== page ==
- Review Price: £100.00
S3 used to be a major player in PC graphics, and in the mid nineties an S3 based graphics card represented the pinnacle of video technology. But as 3D acceleration became the name of the game, S3 fell by the wayside, and disappeared for a good while. However, earlier this year we saw the launch of a new graphics chipset from S3 called the DeltaChrome, which was meant to get the company back on the map when it came to 3D graphics.
Unfortunately the DeltaChrome didn’t make any real inroads into the 3D graphics arena, and the market continued to be dominated by nVidia and ATI. But now S3 is taking a different tack and going after the multimedia graphics market with the OmniChrome S4. The board that made its way into the TrustedReviews lab was from Club 3D, which was also the launch partner for the DeltaChrome cards earlier in the year.
Now, if the 3D graphics market was difficult to break back into, the multimedia graphics market could prove to be even more of a task. For a long time this market sector has been dominated by the ATI All-in-Wonder cards – basically ATI threw the first All-in-Wonder into the market when all the other graphics vendors hadn’t even considered a similar product. In recent times nVidia has developed the Personal Cinema cards in an effort to compete with ATI in this sector, but ultimately the All-in-Wonder has continued to reign supreme.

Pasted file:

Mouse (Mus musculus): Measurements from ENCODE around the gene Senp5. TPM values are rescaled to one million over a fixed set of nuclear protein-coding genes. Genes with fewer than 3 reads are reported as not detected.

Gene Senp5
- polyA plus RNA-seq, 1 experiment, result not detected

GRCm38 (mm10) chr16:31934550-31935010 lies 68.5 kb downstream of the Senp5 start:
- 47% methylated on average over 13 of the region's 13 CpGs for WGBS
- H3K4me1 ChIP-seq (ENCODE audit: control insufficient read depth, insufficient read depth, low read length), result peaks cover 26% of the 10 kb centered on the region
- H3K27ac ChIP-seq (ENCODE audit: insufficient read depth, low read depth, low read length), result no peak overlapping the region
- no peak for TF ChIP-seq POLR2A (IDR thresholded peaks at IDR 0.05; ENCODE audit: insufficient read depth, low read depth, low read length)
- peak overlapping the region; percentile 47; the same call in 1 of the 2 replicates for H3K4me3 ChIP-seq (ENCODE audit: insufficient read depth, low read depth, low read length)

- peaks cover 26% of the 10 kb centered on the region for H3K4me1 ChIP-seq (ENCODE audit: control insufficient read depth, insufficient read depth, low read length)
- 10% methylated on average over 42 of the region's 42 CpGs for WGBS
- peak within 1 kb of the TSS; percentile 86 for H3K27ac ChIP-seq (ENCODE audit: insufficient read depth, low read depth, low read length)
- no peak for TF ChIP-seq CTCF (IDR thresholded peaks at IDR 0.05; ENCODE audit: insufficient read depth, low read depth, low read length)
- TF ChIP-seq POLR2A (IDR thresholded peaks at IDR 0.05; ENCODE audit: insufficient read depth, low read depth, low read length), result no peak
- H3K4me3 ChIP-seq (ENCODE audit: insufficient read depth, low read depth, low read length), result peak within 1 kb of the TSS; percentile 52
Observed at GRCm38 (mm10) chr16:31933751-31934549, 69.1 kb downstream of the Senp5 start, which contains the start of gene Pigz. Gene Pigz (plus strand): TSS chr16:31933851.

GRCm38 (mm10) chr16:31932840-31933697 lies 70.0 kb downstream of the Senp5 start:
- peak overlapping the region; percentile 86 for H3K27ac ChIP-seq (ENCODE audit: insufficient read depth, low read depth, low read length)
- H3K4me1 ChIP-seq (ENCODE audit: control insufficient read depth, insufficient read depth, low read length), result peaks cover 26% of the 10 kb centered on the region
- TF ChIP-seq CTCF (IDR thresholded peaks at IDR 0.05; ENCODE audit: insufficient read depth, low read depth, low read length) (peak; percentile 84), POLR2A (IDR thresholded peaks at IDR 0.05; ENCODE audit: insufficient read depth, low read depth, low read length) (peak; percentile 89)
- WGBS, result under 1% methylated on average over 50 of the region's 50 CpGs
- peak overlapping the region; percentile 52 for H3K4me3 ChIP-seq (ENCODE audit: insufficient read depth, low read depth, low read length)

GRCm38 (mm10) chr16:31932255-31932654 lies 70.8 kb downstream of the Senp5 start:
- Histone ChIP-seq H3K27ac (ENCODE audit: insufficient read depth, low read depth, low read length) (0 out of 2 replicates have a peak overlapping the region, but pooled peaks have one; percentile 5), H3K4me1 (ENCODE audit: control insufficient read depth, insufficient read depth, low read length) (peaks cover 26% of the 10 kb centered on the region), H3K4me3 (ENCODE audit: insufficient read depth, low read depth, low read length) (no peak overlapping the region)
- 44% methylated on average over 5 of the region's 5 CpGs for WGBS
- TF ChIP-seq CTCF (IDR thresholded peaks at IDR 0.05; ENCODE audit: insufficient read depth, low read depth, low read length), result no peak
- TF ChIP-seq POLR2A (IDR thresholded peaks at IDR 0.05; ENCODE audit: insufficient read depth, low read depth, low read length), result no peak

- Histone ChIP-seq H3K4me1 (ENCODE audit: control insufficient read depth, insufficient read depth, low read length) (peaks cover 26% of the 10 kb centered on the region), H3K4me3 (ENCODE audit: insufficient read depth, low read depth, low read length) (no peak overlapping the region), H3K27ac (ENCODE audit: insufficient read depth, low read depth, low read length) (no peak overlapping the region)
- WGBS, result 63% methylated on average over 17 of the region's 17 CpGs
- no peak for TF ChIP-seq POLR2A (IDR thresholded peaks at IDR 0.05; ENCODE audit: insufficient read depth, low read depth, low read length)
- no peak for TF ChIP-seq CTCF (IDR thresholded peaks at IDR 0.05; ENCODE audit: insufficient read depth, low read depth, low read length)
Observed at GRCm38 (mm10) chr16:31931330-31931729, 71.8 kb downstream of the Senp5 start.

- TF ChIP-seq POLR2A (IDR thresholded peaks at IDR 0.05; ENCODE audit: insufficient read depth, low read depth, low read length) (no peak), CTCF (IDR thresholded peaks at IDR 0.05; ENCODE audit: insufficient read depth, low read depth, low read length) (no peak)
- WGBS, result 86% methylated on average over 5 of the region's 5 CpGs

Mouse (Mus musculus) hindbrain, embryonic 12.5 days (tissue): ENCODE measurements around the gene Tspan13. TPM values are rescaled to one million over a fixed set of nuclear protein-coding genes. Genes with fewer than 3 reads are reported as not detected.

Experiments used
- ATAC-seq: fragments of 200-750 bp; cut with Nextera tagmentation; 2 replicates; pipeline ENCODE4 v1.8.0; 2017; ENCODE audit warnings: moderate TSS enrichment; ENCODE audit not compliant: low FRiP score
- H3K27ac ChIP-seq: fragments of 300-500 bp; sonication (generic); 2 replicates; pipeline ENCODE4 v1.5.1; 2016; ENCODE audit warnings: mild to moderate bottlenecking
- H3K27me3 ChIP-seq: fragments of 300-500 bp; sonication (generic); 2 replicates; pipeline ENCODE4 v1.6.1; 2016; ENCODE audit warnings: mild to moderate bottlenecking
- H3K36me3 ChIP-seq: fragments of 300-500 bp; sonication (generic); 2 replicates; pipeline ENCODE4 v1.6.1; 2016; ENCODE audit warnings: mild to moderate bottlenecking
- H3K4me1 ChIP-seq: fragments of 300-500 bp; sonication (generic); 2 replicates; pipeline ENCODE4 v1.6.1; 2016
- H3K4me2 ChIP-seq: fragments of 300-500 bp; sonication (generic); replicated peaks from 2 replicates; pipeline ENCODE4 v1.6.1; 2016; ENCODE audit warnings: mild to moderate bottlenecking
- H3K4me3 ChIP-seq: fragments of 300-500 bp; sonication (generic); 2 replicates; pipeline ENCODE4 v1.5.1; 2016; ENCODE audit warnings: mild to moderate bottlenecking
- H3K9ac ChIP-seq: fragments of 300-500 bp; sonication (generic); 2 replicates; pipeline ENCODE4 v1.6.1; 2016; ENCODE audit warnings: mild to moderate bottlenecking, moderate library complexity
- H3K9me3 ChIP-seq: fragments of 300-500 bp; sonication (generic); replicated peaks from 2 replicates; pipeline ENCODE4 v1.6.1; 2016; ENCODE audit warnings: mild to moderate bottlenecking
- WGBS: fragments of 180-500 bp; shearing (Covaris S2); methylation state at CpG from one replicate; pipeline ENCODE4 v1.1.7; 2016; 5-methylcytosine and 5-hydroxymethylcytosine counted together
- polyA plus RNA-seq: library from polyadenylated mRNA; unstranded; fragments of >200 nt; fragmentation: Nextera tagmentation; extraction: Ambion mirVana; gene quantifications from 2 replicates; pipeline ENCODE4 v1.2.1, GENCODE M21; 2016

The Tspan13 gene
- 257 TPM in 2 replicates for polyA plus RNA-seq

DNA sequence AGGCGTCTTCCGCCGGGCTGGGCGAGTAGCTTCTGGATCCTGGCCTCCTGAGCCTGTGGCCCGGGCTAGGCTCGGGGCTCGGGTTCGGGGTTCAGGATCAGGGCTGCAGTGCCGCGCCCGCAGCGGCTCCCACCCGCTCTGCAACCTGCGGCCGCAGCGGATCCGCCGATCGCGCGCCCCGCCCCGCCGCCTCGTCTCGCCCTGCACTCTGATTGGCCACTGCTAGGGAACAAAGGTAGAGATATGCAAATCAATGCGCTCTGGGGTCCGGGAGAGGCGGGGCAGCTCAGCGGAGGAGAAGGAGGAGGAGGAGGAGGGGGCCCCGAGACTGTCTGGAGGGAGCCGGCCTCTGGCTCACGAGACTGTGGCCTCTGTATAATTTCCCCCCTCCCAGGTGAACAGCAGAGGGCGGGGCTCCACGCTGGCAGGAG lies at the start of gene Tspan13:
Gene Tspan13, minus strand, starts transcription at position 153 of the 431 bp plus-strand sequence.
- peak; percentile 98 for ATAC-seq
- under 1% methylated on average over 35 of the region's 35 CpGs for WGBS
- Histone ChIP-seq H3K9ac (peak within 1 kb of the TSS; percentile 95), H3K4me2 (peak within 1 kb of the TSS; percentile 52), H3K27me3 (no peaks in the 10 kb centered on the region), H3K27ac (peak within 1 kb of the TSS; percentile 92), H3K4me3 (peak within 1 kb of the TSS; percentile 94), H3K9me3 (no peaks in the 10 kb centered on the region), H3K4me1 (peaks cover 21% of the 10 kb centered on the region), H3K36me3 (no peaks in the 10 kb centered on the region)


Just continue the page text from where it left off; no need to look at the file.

S3 told me that the OmniChrome S4 will offer the performance of the All-in-Wonder 9600 at the price of the All-in-Wonder 9200. This means that the OmniChrome S4 is being aimed at the low to mid-range of the market, and is leaving the high-end to ATI with its All-in-Wonder 9800 and X800 cards.
So, let’s look at the basics, starting with the DeltaChrome S4 chipset that forms the graphics foundation of the OmniChrome. As the name suggests, the DeltaChrome S4 chipset sports four pixel pipelines along with two vertex pipelines – considering that the latest high-end graphics cards utilise 16 pixel pipelines and six vertex pipelines, it’s clear that the S4 isn’t going to be tearing through the latest games with high frame rates.
On the plus side, S3 has pumped up the core clock speed of the S4 chipset – on the DeltaChrome S4 cards the core frequency is 300MHz, but on the OmniChrome cards this has been pushed to 350MHz. There’s 128MB of DDR1 graphics memory running at an effective cock speed of 600MHz; all pretty conservative by today’s standards.